Documenting is fundamental for a photographer and for Chan Wai Kwong, he is documenting things around him, and he leaves the meaning of the photos, their content or codes, up to viewers’ to interpret.

 

Stefen Chow – The Poverty Line – Hong Kong

 

Stefen’s work is not an emotional statement. It is an examination of the choices one would face living at the poverty line. He worked with an economist, Lin Hui-Yi to ensure factual and statistical consistency. They have since documented this project in 16 countries and cities across six continents, including Hong Kong. They are not trying to compare different countries’ poverty, but rather to have a starting point to understand poverty within a country’s context. For developed countries, where there is relatively updated household consumption data, they focus on the average daily amount that a person at the poverty line would spend on food. One frame. One person. One day.

 

Ko Chung Ming – ‘Cents’ Mansion

 

In his series of photos, Ko Chung Ming documented the fact that some families’ household income is less than $8,000, but they have to spend more than half of their income on rent. Not only do they have to save on expenses, they have to face all kinds of threats: fire hazard caused by too many electricity meters in subdivided units, rear staircases obstructed by storage or garbage – making it difficult for them to escape in the event of fire, poor hygiene conditions, and pests. People who live in ‘coffin rooms’ and cage homes do not have much hope for relocation. They often witness neighbors dying in coffin rooms and seem to have accepted that it will be their destiny as well.

 

Wei Leng Tay – North Point

North Point is a neighbourhood that has changed many times in the last few decades. North Point, like many other Hong Kong working class districts, is seeing quick gentrification with the building of luxury apartments and new stores amid the decades-old buildings and traditional shops. With this project, Wei Leng Tay is trying to see what happens beneath the surface, behind closed doors, when we stop and take a breather. How we handle living in a city that in the last decade has become increasingly expensive and difficult for many. Over the years, the project has seen people move as their homes have made way for new developments, new residents considered foreigners now living side by side with ‘locals’. This project North Point continues to look at how we live, and the ties we have in the neighbourhood to each other as we continue to deal with the increasing costs and price of living in Hong Kong.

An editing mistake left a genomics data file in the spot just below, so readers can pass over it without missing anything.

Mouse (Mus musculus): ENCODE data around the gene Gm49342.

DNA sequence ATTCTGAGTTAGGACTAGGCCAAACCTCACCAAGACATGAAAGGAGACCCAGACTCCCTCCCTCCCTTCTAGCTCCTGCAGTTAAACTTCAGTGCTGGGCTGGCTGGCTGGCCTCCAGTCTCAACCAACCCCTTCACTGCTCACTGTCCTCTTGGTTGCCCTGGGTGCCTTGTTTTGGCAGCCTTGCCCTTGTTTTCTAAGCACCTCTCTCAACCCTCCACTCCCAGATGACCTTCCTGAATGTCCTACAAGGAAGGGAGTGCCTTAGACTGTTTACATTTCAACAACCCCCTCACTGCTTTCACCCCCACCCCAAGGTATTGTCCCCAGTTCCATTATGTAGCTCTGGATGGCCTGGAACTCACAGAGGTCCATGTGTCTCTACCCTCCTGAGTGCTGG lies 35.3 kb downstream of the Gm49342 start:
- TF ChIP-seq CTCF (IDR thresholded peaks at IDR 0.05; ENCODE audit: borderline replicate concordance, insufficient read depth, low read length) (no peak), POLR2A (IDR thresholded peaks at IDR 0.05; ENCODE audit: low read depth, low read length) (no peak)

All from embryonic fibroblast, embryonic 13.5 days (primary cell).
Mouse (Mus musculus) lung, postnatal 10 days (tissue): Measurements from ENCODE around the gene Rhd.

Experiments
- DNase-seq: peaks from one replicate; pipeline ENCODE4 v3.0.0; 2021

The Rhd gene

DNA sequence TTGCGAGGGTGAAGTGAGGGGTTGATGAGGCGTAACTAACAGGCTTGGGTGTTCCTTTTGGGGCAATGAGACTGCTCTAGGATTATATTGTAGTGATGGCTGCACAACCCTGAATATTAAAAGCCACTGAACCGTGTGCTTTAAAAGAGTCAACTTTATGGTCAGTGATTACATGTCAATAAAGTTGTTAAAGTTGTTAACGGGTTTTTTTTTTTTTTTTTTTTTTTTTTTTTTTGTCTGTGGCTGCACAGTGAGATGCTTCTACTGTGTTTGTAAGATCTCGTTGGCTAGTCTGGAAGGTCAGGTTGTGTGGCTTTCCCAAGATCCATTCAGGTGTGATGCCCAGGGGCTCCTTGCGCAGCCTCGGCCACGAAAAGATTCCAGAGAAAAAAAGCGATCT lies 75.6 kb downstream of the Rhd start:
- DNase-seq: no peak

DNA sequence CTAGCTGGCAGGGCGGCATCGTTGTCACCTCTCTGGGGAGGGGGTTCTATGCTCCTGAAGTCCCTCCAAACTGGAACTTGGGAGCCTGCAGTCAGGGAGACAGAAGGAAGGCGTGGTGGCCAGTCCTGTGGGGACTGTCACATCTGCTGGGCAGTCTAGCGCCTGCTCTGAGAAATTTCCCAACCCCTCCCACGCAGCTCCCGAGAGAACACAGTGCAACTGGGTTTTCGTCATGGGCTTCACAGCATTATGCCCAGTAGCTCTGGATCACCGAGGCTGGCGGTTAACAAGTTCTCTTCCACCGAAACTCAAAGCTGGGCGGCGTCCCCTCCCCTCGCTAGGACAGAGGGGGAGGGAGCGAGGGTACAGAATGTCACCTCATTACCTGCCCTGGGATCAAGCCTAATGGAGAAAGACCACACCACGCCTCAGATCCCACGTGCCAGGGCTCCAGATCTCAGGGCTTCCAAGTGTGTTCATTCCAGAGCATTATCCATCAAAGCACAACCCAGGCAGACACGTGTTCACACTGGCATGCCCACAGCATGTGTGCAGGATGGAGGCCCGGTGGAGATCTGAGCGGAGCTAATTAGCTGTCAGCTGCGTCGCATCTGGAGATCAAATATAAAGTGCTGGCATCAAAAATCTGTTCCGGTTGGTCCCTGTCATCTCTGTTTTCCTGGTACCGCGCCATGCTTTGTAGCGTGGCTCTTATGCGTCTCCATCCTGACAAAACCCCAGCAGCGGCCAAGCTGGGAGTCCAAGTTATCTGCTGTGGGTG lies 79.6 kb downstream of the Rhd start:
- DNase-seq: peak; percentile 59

Rufina Wu and Stefan Canham – Portraits from Above

 

In Portraits from Above, Rufina Wu and Stefan Canham utilize the tools of an architect and the tools of a photographer to document rooftop communities on five buildings located in older districts in the Kowloon Peninsula, slated for redevelopment by the Urban Renewal Authority of Hong Kong. Text records of the residents’ stories, measured drawings of each distinct rooftop structure, and high-resolution images of the domestic interiors of more than twenty households offer an unprecedented insight into the everyday life on Hong Kong’s rooftops.